In a recent report, Worker Rights Consortium (WRC) reprimanded Gildan Activewear, a supplier for the University of Toronto’s name-branded apparel. According to the report, major garment factories in Haiti — including those subcontracted by Gildan — are systemically paying their workers 32 per cent less, on average, than the minimum wages of $7.22 US per day. Gildan has subsequently promised to remedy the situation.



It seems outrageous for a university that places such a premium on ethical practices such as accessibility services and green initiatives to be unconcerned by the situation. However, one must realize that it is a lot easier to spend money on solar panels than to give it to Haitian workers. The problem of endemic low wages in the garment industry relates more to the economics of supply and demand than to the principles of ethics. Ultimately, it all boils down to the oversupply of cheap labor in the developing world.

To illustrate the situation, consider the following thought experiment: suppose students all agree to pay $1 extra for t-shirts. Further suppose that the U of T bookstore passes that dollar on to the factory owners, with the condition that it be paid to the workers. Haitian workers currently receive $2.52 for every box of 72 t-shirts they process. This $1 premium could easily double their daily wages, even if only a fraction is passed onto them. However, it’s unlikely they will ever see a cent of this money. Haiti has an unemployment rate of 40.6 per cent. With such an oversupply of cheap labor abound, the factory owners have zero incentive to increase the current wages.

Furthermore, there is little infrastructure in place to enforce the condition that the money be passed on, or to even implement the local minimum wages law, as the WRC reports point out. Even if we take the rampant corruption out of the equation, garment factory owners wield tremendous lobbying power in Haiti. Haiti’s top three exported goods are t-shirts, sweaters, and men’s suits — a combined 76 per cent of its total exports. With that much of the labor market share in hand, factory owners can easily defy the government by simply threatening to relocate. Haiti cannot afford to lose this industry. A $7.22 per day job is awful; having no job at all is far worse.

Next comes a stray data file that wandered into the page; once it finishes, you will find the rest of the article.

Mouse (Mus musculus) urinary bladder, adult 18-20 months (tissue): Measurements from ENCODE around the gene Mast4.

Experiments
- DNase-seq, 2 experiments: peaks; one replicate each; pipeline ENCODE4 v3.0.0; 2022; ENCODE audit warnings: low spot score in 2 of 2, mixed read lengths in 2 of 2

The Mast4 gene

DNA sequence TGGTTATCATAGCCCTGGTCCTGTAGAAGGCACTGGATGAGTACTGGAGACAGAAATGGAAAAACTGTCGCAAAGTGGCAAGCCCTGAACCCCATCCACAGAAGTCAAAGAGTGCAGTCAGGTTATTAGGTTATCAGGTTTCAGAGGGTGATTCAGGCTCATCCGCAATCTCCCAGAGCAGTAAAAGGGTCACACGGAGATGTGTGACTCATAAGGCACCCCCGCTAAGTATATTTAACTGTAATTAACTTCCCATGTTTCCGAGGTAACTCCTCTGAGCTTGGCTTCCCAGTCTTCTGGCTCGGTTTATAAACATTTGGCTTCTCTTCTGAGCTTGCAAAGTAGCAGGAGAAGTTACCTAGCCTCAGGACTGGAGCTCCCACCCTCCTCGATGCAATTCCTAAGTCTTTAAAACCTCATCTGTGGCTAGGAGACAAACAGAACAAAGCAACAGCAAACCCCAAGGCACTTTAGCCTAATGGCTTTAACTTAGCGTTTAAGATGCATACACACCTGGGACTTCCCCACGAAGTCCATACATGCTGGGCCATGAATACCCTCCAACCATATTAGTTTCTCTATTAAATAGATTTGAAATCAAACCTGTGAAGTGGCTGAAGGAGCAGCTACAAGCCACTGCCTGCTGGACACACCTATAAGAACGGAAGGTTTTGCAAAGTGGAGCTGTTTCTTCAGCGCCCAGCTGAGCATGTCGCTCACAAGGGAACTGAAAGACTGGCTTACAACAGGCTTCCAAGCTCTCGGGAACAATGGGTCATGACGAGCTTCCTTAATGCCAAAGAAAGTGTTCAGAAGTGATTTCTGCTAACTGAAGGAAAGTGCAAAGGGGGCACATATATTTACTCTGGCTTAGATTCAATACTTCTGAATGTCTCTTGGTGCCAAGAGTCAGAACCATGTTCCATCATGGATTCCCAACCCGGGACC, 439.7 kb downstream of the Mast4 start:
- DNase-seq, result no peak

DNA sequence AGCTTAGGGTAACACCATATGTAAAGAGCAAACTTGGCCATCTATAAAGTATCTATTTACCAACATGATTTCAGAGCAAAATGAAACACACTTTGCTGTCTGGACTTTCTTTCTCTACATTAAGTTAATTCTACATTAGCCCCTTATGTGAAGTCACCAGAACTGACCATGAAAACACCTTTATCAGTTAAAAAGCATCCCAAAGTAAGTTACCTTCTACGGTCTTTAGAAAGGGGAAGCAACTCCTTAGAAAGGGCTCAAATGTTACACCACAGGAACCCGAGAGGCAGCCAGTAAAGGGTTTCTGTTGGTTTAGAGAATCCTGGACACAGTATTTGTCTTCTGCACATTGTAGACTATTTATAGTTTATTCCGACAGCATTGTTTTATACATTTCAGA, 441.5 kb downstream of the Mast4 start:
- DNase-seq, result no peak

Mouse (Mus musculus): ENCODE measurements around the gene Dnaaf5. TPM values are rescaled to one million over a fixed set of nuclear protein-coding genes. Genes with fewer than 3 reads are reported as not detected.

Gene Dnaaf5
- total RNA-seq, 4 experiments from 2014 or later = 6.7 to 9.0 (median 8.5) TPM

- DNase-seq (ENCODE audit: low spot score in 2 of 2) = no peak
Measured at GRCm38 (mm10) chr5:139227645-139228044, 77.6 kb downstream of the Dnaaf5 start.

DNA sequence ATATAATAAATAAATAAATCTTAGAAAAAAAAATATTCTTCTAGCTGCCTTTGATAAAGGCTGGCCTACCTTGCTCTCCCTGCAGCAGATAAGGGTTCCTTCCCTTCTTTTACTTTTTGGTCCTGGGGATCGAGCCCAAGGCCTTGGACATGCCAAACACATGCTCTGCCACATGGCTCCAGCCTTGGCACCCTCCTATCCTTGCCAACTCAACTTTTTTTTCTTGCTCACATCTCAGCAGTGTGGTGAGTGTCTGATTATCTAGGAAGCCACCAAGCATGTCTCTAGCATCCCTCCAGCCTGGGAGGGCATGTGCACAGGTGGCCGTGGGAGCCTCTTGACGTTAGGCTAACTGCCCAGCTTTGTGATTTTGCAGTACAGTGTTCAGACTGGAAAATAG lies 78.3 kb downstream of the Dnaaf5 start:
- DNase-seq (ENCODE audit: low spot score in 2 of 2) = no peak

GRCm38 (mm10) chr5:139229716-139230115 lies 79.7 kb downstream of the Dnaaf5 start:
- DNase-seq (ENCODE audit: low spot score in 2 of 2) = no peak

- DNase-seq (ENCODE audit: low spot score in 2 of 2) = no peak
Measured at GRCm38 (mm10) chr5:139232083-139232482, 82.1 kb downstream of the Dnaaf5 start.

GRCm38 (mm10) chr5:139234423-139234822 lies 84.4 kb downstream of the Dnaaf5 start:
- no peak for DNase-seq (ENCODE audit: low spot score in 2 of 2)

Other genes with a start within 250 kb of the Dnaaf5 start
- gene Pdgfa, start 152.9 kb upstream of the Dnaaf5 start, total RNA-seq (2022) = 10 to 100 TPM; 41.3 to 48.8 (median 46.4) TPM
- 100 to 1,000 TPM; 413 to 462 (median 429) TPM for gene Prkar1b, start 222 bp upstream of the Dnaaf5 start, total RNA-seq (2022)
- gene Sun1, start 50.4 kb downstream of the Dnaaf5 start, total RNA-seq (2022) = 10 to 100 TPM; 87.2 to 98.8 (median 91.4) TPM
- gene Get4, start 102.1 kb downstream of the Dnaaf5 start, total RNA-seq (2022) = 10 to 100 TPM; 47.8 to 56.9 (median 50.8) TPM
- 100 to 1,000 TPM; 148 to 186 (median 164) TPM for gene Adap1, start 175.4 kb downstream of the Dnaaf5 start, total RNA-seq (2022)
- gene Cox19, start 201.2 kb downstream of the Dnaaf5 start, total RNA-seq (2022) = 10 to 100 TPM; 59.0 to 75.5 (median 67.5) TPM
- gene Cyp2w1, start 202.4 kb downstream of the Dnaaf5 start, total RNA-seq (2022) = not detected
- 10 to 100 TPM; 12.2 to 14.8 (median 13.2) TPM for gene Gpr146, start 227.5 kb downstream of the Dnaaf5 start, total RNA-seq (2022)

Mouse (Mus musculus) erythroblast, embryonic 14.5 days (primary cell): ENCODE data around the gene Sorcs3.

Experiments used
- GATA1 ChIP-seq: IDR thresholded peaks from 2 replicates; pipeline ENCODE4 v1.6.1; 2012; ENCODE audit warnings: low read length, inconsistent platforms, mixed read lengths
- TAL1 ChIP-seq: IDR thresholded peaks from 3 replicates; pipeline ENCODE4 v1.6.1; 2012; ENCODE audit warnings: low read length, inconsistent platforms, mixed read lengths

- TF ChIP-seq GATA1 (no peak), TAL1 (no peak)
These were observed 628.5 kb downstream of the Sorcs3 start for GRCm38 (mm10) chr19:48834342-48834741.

The university should pressure Gildan to ensure that its subcontractors abide by local minimum wages law. However, the university should also consider moving to fair trade apparels. The fair trade model would require exporters to pay a minimum price for the goods, and an additional premium that will be used to improve the local community.

Looking at pictures of the shacks many Haitians live in — and even just imagining a life on $7.22 a day — should be enough to convince anyone to pay more for their clothes. However, the economic reality of the situation is a lot more complex than just paying up. The root of this problem of oversupply of cheap labor lies in the extreme poverty of Haiti. To do its part for the plight of the Haitian people, U of T could consider switching to fair trade apparel. After all, it isn’t without precedent; York University made the switch in 2011.


Li Pan is a second-year student majoring in economics and mathematics.